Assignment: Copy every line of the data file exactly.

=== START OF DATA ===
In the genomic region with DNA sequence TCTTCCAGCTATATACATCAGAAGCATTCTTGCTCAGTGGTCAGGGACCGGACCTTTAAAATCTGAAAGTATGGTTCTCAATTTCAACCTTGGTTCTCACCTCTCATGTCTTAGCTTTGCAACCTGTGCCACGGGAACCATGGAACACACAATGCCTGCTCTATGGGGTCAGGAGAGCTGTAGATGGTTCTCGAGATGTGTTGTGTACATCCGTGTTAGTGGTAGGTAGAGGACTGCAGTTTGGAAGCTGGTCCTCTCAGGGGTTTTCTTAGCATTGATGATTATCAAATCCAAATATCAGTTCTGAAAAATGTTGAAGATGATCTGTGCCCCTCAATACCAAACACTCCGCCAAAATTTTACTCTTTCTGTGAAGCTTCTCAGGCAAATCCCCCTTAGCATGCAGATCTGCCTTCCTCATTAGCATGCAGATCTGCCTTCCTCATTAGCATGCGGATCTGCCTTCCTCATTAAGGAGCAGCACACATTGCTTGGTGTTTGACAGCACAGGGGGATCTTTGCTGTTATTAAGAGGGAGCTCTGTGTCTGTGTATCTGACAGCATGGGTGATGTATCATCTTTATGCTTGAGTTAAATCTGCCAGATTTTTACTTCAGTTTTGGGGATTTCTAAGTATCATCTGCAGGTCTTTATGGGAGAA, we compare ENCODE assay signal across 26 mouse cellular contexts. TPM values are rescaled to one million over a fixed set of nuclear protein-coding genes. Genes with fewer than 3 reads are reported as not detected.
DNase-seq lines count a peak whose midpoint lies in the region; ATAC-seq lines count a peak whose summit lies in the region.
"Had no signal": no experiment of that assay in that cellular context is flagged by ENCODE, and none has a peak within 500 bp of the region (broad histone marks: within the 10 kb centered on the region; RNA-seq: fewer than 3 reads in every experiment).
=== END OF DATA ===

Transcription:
In the genomic region with DNA sequence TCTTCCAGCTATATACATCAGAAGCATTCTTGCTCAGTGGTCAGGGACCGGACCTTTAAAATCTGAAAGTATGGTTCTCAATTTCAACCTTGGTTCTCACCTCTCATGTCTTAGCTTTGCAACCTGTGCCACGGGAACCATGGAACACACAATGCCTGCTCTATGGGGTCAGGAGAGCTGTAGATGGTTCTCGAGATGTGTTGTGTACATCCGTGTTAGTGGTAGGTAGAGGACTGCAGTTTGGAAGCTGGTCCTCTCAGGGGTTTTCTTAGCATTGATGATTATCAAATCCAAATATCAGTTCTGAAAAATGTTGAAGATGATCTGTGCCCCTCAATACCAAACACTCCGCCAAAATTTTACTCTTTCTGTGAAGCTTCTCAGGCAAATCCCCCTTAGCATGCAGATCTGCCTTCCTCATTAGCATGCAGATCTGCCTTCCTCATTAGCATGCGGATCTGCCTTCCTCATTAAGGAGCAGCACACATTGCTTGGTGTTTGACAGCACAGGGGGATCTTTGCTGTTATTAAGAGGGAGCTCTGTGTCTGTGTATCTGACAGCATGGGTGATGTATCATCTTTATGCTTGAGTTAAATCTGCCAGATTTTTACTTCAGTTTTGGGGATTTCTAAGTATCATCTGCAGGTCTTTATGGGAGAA, we compare ENCODE assay signal across 26 mouse cellular contexts. TPM values are rescaled to one million over a fixed set of nuclear protein-coding genes. Genes with fewer than 3 reads are reported as not detected.
DNase-seq lines count a peak whose midpoint lies in the region; ATAC-seq lines count a peak whose summit lies in the region.
"Had no signal": no experiment of that assay in that cellular context is flagged by ENCODE, and none has a peak within 500 bp of the region (broad histone marks: within the 10 kb centered on the region; RNA-seq: fewer than 3 reads in every experiment).